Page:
Abbott, who has played up the fact his wife Cecilia is the state’s first Hispanic first lady, has sought to walk a fine line between fellow GOP conservatives who are immigration hard-liners and the more accommodating approach of his predecessors, former Govs. Rick Perry and George W. Bush.
But his December appointment of Whitley, a former travel aide and top assistant, soon angered many Texas Hispanics after Whitley oversaw a botched investigation that questioned the citizenship of nearly 100,000 Texas voters.
In January, Whitley issued an advisory claiming that approximately 95,000 people who identified themselves as noncitizens when applying for a driver’s license also appeared on the state’s voter rolls. About 58,000 of them had voted in one or more elections since 1996.
Whitley’s office sent letters to county election administrators urging them to investigate the names on the list for possible voter fraud. To Democrats and civil rights groups, the move appeared coordinated with other top Republicans, as Attorney General Ken Paxton and President Donald Trump quickly pounced on it as evidence of massive voter fraud.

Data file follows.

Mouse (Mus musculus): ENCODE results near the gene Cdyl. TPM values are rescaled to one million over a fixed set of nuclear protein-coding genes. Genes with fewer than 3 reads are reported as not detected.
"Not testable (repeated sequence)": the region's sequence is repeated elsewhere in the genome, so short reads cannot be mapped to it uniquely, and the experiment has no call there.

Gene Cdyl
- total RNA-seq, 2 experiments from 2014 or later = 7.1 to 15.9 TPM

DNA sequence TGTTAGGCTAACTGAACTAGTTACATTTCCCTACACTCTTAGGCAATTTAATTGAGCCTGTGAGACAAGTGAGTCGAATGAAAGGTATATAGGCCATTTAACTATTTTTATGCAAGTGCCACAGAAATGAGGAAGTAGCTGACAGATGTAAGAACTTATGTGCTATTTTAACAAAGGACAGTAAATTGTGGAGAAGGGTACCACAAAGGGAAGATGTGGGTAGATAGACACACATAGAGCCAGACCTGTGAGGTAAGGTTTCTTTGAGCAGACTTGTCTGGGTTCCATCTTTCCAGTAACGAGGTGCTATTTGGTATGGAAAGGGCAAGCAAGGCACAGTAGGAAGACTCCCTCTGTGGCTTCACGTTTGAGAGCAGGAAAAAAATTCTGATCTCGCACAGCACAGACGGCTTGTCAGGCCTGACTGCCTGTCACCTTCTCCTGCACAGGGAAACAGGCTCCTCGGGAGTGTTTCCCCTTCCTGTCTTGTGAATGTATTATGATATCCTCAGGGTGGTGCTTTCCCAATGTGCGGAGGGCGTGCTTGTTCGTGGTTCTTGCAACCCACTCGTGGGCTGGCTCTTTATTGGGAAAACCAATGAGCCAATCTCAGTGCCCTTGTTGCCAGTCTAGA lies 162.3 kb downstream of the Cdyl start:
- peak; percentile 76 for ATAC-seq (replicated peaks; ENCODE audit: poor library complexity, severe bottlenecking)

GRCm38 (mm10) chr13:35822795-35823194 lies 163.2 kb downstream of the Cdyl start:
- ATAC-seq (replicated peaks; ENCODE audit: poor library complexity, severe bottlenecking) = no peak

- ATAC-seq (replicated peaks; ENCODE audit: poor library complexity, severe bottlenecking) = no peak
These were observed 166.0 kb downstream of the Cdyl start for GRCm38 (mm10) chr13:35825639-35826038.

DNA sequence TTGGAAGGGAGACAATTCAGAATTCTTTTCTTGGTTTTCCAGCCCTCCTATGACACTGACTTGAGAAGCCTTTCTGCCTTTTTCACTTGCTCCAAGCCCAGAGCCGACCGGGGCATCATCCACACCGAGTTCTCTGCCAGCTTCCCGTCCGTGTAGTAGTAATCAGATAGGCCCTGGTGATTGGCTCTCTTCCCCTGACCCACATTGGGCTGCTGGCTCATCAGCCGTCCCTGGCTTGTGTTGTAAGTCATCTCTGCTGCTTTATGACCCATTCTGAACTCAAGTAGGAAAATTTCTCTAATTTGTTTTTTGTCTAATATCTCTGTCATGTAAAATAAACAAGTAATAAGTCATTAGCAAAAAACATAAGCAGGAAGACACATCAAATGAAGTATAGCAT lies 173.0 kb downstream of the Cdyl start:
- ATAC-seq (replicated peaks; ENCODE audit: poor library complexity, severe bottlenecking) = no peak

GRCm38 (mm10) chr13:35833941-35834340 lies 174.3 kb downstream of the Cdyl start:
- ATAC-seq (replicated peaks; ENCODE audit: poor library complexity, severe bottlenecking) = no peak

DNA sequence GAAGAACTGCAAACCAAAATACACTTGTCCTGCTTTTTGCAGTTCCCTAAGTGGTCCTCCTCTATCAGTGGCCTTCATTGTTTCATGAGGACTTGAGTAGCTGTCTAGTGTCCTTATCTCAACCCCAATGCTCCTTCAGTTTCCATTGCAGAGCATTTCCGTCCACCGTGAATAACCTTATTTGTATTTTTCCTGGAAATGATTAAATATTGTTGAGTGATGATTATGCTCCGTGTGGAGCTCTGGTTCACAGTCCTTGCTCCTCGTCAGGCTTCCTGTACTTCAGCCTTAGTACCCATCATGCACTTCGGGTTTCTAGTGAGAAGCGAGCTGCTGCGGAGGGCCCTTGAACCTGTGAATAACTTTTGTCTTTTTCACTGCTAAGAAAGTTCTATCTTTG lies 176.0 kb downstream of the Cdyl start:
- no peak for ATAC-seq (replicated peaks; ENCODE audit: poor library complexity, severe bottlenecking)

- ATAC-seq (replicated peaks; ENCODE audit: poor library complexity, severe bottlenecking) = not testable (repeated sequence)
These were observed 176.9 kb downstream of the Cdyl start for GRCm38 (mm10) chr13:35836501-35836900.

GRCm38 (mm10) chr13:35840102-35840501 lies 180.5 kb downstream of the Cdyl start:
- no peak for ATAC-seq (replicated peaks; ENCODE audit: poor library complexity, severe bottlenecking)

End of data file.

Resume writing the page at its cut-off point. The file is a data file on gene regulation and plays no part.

Driver’s licenses, though, last for six years. Whitley’s critics noted that people who declared themselves legal residents or visa holders when they obtained a driver’s license – which is legal – could have become U.S. citizens and then registered to vote. State law makes no requirement that they return to tell the Department of Public Safety to update their license if they become U.S. citizens before the expiration.
Immediately, counties began finding big problems with the list Whitley’s office had sent. Three high-profile lawsuits against the state followed. In court, state officials said at least 25,000 people on the initial list had been placed there erroneously and had already proven their citizenship. In a lawsuit settlement in April, the state rescinded the advisory, agreed to other changes and pledged to pay plaintiffs $450,000 in attorney fees.
On the final day of this year’s legislative session, Whitley stepped down as interim secretary of state after all 12 Democratic senators stood firm against his confirmation. It takes two-thirds of senators present and voting to confirm a gubernatorial nominee.
The next day, Whitley transferred back to Abbott’s office, where he’d been deputy chief of staff until December. He returned to being paid $205,000 a year — this time, as Abbott’s special advisor.
On Monday, Texas Democratic Party executive director Manny Garcia laid the controversy at Abbott’s door.
“Incoming Secretary of State Hughs would be wise to respect our democracy and avoid any requests by Republican Gov. Greg Abbott to suppress the vote,” Garcia said in a written statement. “We will be observing the Republican establishment’s actions very closely.”